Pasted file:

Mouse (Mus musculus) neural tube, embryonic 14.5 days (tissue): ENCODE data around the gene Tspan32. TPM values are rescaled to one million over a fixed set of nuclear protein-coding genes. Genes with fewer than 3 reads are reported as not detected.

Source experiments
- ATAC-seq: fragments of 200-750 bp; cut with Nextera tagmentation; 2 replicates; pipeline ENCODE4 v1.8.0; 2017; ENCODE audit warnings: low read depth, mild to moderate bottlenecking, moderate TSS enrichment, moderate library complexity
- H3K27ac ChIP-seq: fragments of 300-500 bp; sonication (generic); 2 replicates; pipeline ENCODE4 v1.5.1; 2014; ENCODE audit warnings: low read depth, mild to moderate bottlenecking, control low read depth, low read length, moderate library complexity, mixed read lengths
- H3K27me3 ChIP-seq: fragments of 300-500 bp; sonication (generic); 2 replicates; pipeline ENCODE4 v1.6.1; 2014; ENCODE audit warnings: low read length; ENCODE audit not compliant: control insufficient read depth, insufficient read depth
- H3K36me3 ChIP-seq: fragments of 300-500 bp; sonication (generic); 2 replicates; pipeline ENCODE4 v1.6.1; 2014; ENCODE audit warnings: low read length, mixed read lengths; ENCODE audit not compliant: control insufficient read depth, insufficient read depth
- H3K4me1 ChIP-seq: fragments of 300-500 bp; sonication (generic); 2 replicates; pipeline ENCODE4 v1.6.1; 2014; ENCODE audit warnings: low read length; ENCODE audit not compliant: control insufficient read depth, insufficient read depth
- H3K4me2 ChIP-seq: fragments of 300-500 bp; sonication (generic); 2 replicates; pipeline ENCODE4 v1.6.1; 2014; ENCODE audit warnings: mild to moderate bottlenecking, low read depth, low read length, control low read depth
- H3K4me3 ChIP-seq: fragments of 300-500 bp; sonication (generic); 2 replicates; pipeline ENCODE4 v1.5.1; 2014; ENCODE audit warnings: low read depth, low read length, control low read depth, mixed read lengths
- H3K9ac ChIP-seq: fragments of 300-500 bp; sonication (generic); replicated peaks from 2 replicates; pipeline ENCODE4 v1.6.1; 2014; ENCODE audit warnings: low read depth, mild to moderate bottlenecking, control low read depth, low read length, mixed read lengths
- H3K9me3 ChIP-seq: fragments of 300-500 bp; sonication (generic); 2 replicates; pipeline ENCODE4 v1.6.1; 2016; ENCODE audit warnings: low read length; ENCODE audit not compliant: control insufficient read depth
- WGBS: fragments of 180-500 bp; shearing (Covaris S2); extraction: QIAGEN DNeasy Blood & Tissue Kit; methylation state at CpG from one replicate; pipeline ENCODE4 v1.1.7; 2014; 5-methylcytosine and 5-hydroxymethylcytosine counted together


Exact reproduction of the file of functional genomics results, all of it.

Mouse (Mus musculus) neural tube, embryonic 14.5 days (tissue): ENCODE data around the gene Tspan32. TPM values are rescaled to one million over a fixed set of nuclear protein-coding genes. Genes with fewer than 3 reads are reported as not detected.

Source experiments
- ATAC-seq: fragments of 200-750 bp; cut with Nextera tagmentation; 2 replicates; pipeline ENCODE4 v1.8.0; 2017; ENCODE audit warnings: low read depth, mild to moderate bottlenecking, moderate TSS enrichment, moderate library complexity
- H3K27ac ChIP-seq: fragments of 300-500 bp; sonication (generic); 2 replicates; pipeline ENCODE4 v1.5.1; 2014; ENCODE audit warnings: low read depth, mild to moderate bottlenecking, control low read depth, low read length, moderate library complexity, mixed read lengths
- H3K27me3 ChIP-seq: fragments of 300-500 bp; sonication (generic); 2 replicates; pipeline ENCODE4 v1.6.1; 2014; ENCODE audit warnings: low read length; ENCODE audit not compliant: control insufficient read depth, insufficient read depth
- H3K36me3 ChIP-seq: fragments of 300-500 bp; sonication (generic); 2 replicates; pipeline ENCODE4 v1.6.1; 2014; ENCODE audit warnings: low read length, mixed read lengths; ENCODE audit not compliant: control insufficient read depth, insufficient read depth
- H3K4me1 ChIP-seq: fragments of 300-500 bp; sonication (generic); 2 replicates; pipeline ENCODE4 v1.6.1; 2014; ENCODE audit warnings: low read length; ENCODE audit not compliant: control insufficient read depth, insufficient read depth
- H3K4me2 ChIP-seq: fragments of 300-500 bp; sonication (generic); 2 replicates; pipeline ENCODE4 v1.6.1; 2014; ENCODE audit warnings: mild to moderate bottlenecking, low read depth, low read length, control low read depth
- H3K4me3 ChIP-seq: fragments of 300-500 bp; sonication (generic); 2 replicates; pipeline ENCODE4 v1.5.1; 2014; ENCODE audit warnings: low read depth, low read length, control low read depth, mixed read lengths
- H3K9ac ChIP-seq: fragments of 300-500 bp; sonication (generic); replicated peaks from 2 replicates; pipeline ENCODE4 v1.6.1; 2014; ENCODE audit warnings: low read depth, mild to moderate bottlenecking, control low read depth, low read length, mixed read lengths
- H3K9me3 ChIP-seq: fragments of 300-500 bp; sonication (generic); 2 replicates; pipeline ENCODE4 v1.6.1; 2016; ENCODE audit warnings: low read length; ENCODE audit not compliant: control insufficient read depth
- WGBS: fragments of 180-500 bp; shearing (Covaris S2); extraction: QIAGEN DNeasy Blood & Tissue Kit; methylation state at CpG from one replicate; pipeline ENCODE4 v1.1.7; 2014; 5-methylcytosine and 5-hydroxymethylcytosine counted together